“Since I joined Carolina Women’s Physicians five years ago, patients have asked me if we would ever open an office in Irmo. We’re happy to say that we listened, and our Irmo location is now open,” said Julie Reed, MD.

The providers at Carolina Women’s Physicians – Jennifer Greene, MD; Allyson Jones, MD; Elizabeth Lambert, MD; Samantha Morton, MD; Julie Reed, MD; and Amy McMillan, PA – and their teams will rotate their schedules between the two offices, which means patients will receive the same compassionate care for women, by women at the Irmo location.

“All of our providers are excited about this new space. We have so many patients from the Irmo/Chapin area, and we hope they will enjoy the convenience of this office for years to come,” said Dr. Morton.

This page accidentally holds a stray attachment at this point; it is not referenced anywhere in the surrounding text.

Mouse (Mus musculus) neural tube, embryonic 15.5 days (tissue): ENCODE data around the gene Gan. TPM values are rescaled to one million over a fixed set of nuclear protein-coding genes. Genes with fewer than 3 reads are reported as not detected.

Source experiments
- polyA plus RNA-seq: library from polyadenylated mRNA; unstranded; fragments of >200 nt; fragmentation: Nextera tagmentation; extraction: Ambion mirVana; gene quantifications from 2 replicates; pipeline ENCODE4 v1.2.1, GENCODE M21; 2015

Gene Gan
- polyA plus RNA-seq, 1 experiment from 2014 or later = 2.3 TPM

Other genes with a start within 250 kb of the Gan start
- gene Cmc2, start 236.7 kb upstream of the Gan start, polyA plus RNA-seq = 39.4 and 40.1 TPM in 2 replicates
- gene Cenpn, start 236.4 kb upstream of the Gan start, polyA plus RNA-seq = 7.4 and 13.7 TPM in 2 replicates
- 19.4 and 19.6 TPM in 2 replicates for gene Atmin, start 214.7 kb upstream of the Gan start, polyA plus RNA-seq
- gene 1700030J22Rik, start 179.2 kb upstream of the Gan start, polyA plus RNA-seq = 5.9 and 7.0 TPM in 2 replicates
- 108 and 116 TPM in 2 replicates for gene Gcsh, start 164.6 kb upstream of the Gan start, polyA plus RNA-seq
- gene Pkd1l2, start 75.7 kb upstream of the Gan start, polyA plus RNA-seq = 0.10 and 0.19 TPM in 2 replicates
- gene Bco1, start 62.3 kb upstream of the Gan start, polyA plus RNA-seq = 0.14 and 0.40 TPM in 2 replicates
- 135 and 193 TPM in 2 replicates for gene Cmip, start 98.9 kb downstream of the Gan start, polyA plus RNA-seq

This location is extra special to some of the providers at the practice because they call this area home.

“Our children and families are part of this community. We’re delighted to make our practice part of it as well,” said Dr. Jones.

Appointments at Carolina Women’s Physicians’ West Columbia and Irmo locations are available Monday through Thursday from 7:00 a.m. to 4:00 p.m. and Friday from 7:00 a.m. to noon. For more information about the practice and its providers, visit

Two Convenient Locations
146 North Hospital Drive, Suite 240
West Columbia, SC 29169

7045 St. Andrews Road
Columbia, SC 29212

Now Accepting Patients
(803) 936-7590